I think the main takeaway here is that Kx and 5x hands will simply be less valuable when K5o is exposed.
April 8, 2021 | 12:19 a.m.
All Kx and 5x combos lose value because they have fewer outs. So I would lean the opposite direction and start folding more Kx.
With the folded K5o, there are only 3 combos left of KK. You holding K7s reduces that to 1. So you block 2 combos of KK. This is largely irrelevant.
You unblock everything else, meaning they are significantly more likely to have Ax. Let's examine the combinatorics for a simple HJ opening range.
HJ Opening range:
HJ Opening range after removing K5o
HJ opening range after removing K5o and K7s:
Ax before removal: 102/298 = 34.2%
Ax after removal: 92/243 = 37.8%
JJ+ before removal: 24/298 = 8.0%
JJ+ after removal: 19/243 = 7.8%
So you're more likely to run into an ace, yet your chances of running into JJ+ doesn't actually change much. You could do a full analysis by plugging in their exact folding range and figuring out how that frequency changes with card removal.
To recap, you have fewer outs, less value, are equally likely to run into JJ+, and more likely to run into an ace. The combinatorics and EV are not in your favor, so I don't like the 3bet.
April 7, 2021 | 3 a.m.
True, but you can modify it for bluffs with equity. Alpha/MDF is just a primative EV calculation.
Here's what a normal alpha calculation looks like where bluffs have no equity. To find alpha, set EV to zero and solve for fold% needed to break even.
EV = (fold% * reward) - (call% * risk)
Here's a more complicated version that assumes bluffs have equity:
EV = (fold% * pot) + call%(win% * (pot+risk) - lose% * risk)
Plug in bluff equity and solve for the fold% needed to break even. Then MDF is just 1- above.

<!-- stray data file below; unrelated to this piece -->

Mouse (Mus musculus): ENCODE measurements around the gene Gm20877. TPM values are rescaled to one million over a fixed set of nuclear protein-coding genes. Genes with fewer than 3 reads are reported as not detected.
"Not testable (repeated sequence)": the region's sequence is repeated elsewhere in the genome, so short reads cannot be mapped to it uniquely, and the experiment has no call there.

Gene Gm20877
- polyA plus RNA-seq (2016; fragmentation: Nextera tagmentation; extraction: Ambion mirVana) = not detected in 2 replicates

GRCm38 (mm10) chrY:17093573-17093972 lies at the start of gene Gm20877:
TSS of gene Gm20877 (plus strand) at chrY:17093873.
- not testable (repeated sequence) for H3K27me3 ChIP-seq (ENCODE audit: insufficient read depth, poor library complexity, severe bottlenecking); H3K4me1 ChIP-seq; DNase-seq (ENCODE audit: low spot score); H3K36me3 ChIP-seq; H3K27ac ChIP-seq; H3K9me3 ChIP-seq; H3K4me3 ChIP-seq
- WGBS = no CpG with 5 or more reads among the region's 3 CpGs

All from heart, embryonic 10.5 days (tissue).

April 7, 2021 | 1:21 a.m.
MP is risking 2.9 to win 1.2, but yes that's the correct calculation.
One could argue that EP shares the MDF with everyone after MP, after all MP has to get a pure bluff through CO-BTN-SB-BB-EP. Though EP absorbs most of the responsibility of defense as the PFA.
April 5, 2021 | 12:16 a.m.
The easiest way to to calculate alpha. Alpha is (1-MDF) and represents how much fold equity is needed for a 0-equity bluff to be profitable.
BTN opens 2.5bb, SB folds, BB 3bets to 11bb, BTN 4bets to 24bb. What is BB's MDF?
Alpha = risk/(risk+reward)
BTN is risking = 24bb - 2.5bb = 21.5
BTN's reward = (0.5bb + 2.5bb + 11bb) = 14bb
Alpha = 21.5 / (21.5 + 14) = 60%
BB's MDF = 40%
Or more intuitively:
If BTN is bluff-4betting, they are risking 21.5 to win 14, therefore, they need to get that bluff through at least 60% of the time to be profitable. Therefore, BB should defend at least 40%.
(60.56% * 14bb) - (39.44% * 21.5bb) = 0
April 4, 2021 | 9:26 p.m.
You need them to be folding a better hand more than 2/3 of the time vs your overbet for bluffing to be better than checking. Pick lower equity bluffs with better blockers. Or just don't bluff the station. AK seems like a standard check either way.
I think you overestimated your range and nut advantage. Their wide preflop calling range does much better than your iso range on this runout.
March 21, 2021 | 7:28 a.m.
Making a hand indifferent is very simple. Calculate their equity against your range, and use a size that gives them exactly pot odds to call.
If they block your value range, then you'll need to bluff less, or target a worse hand type for indifference. It's also a good idea to pick bluffs that block the hands that call you.
Before you go implementing this, we should discuss 2 practical issues:
1) It's not usually practical to try and make top pair indifferent on the flop. Target hands that are naturally very close between continuing and folding.
2) Your ability to bet on later streets and repolarize changes these equations. If you're not all in on the flop bet, then the math gets exponentially more complicated.